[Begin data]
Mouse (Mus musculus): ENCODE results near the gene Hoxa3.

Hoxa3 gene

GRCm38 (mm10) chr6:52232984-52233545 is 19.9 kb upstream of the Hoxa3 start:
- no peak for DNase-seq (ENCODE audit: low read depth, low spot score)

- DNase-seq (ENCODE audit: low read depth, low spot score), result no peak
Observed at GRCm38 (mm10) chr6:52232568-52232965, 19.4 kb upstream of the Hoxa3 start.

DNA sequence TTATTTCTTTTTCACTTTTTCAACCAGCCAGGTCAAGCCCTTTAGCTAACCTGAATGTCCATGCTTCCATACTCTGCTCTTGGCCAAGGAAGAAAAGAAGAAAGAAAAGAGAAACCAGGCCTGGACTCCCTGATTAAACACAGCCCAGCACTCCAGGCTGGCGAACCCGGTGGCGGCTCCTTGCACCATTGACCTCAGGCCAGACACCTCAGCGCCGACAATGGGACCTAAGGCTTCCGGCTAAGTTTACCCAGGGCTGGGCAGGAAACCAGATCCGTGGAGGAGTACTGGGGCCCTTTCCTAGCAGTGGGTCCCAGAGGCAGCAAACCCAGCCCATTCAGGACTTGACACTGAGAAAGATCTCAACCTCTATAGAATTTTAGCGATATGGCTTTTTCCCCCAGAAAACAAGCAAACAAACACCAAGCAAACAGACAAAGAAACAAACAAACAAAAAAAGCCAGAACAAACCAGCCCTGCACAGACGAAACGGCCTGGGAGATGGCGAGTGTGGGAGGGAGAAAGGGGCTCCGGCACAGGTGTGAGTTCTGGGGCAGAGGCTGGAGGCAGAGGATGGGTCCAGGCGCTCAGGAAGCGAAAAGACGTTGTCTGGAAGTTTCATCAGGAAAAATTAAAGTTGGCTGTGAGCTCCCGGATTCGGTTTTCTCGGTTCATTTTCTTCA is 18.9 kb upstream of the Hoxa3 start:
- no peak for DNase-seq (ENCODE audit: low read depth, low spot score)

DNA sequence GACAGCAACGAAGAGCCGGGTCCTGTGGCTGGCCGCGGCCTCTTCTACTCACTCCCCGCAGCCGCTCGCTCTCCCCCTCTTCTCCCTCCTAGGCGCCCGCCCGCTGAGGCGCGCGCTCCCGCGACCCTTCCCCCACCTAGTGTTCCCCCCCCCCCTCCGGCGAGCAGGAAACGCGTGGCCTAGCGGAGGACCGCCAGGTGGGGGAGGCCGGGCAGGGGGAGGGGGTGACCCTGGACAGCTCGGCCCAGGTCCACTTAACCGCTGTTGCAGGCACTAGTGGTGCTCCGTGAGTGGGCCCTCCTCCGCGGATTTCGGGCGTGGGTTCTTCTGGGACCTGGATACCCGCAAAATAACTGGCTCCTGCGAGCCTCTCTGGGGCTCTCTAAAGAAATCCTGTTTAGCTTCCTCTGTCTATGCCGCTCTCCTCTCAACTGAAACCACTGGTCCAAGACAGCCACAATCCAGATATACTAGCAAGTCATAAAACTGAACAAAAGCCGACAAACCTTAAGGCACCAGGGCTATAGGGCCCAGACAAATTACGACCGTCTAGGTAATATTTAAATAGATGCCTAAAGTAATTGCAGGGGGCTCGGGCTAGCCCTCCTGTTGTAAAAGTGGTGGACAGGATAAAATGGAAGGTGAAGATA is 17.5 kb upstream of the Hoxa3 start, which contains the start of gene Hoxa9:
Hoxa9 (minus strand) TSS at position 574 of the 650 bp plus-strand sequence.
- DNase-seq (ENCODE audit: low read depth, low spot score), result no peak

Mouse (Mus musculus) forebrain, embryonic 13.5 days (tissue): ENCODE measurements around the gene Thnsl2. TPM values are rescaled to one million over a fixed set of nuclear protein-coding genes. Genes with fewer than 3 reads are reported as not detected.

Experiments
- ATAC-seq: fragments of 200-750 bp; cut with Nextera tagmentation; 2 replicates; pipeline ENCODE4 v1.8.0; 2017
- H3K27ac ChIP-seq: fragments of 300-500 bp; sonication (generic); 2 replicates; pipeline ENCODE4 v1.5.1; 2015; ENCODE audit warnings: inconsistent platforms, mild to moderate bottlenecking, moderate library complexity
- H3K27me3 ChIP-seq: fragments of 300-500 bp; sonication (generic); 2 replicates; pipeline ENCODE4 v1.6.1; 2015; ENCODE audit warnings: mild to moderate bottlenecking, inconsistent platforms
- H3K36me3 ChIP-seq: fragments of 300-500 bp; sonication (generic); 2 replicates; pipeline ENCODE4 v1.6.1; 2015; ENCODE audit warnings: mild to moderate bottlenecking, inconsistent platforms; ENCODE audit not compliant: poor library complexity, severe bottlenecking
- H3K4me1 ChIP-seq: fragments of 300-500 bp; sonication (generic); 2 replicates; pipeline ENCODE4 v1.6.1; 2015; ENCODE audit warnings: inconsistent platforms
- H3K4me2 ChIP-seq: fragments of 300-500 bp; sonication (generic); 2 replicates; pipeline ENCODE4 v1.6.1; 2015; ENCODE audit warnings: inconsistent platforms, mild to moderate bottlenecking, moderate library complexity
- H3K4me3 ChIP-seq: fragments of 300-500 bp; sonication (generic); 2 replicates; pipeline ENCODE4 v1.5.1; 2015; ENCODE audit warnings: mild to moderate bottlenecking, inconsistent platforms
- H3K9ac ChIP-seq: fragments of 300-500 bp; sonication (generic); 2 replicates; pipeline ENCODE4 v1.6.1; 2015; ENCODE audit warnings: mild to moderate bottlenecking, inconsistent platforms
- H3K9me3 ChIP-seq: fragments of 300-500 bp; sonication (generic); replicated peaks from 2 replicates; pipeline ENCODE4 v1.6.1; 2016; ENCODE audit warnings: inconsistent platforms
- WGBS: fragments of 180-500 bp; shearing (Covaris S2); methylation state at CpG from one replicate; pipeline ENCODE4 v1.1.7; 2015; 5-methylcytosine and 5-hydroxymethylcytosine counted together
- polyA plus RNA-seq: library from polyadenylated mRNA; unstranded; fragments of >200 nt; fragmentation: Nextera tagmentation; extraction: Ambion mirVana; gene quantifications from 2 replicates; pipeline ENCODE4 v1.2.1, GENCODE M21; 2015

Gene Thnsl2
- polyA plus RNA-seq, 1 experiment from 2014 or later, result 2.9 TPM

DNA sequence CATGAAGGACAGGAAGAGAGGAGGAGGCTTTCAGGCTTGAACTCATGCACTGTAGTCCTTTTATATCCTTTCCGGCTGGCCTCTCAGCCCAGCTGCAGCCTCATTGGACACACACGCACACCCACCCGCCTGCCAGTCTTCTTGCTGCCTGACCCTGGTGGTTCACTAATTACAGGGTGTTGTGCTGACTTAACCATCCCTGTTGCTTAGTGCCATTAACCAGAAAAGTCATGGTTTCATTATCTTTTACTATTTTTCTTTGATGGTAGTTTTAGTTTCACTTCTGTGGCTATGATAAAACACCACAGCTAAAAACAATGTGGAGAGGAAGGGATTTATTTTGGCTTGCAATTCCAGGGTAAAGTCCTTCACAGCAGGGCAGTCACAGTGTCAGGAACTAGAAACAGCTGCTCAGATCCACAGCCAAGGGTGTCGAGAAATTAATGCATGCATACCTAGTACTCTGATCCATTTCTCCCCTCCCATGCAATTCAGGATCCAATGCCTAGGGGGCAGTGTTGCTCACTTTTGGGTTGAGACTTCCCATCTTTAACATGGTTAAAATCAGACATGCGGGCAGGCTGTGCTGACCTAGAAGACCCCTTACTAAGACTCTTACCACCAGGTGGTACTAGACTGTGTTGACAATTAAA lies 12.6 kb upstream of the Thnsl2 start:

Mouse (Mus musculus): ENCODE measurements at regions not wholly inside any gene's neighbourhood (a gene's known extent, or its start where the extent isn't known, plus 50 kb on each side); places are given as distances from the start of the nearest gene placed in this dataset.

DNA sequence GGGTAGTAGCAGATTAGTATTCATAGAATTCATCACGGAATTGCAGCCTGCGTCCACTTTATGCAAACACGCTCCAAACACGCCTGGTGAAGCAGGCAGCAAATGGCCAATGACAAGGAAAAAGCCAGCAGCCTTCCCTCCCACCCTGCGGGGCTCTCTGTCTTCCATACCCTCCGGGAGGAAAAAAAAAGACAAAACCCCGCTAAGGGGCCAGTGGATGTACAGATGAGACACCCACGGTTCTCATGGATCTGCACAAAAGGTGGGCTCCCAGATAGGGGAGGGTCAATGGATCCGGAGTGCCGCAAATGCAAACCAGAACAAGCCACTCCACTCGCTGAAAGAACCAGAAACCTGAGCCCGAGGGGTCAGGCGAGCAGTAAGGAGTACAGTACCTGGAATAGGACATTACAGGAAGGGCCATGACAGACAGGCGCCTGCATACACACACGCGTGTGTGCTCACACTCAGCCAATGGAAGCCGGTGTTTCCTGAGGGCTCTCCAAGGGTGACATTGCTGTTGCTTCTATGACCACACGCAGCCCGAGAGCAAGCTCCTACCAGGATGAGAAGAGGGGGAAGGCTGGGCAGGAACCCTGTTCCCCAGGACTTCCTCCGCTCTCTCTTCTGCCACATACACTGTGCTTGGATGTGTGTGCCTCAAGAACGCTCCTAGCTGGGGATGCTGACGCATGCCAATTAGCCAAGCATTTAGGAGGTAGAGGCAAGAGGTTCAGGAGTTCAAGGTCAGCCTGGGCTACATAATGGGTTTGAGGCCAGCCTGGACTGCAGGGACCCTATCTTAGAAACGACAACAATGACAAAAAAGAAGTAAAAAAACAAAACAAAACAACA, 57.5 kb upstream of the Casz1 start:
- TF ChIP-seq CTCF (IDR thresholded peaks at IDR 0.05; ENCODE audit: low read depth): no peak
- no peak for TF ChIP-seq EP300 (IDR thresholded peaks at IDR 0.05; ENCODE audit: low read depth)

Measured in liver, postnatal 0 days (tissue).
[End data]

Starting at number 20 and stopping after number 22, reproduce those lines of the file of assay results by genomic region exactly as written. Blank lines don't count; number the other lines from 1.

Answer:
- H3K4me3 ChIP-seq: fragments of 300-500 bp; sonication (generic); 2 replicates; pipeline ENCODE4 v1.5.1; 2015; ENCODE audit warnings: mild to moderate bottlenecking, inconsistent platforms
- H3K9ac ChIP-seq: fragments of 300-500 bp; sonication (generic); 2 replicates; pipeline ENCODE4 v1.6.1; 2015; ENCODE audit warnings: mild to moderate bottlenecking, inconsistent platforms
- H3K9me3 ChIP-seq: fragments of 300-500 bp; sonication (generic); replicated peaks from 2 replicates; pipeline ENCODE4 v1.6.1; 2016; ENCODE audit warnings: inconsistent platforms